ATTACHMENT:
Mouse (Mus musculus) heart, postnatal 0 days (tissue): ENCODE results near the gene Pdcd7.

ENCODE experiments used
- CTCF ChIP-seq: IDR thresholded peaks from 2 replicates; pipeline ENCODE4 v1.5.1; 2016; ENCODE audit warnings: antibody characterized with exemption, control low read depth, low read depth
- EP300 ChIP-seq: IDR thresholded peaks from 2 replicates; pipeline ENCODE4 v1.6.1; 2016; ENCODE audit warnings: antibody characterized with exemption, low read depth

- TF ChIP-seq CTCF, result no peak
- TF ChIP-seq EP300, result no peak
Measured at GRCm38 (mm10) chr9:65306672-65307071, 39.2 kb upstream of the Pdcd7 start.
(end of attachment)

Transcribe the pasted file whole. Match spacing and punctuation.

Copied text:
Mouse (Mus musculus) heart, postnatal 0 days (tissue): ENCODE results near the gene Pdcd7.

ENCODE experiments used
- CTCF ChIP-seq: IDR thresholded peaks from 2 replicates; pipeline ENCODE4 v1.5.1; 2016; ENCODE audit warnings: antibody characterized with exemption, control low read depth, low read depth
- EP300 ChIP-seq: IDR thresholded peaks from 2 replicates; pipeline ENCODE4 v1.6.1; 2016; ENCODE audit warnings: antibody characterized with exemption, low read depth

- TF ChIP-seq CTCF, result no peak
- TF ChIP-seq EP300, result no peak
Measured at GRCm38 (mm10) chr9:65306672-65307071, 39.2 kb upstream of the Pdcd7 start.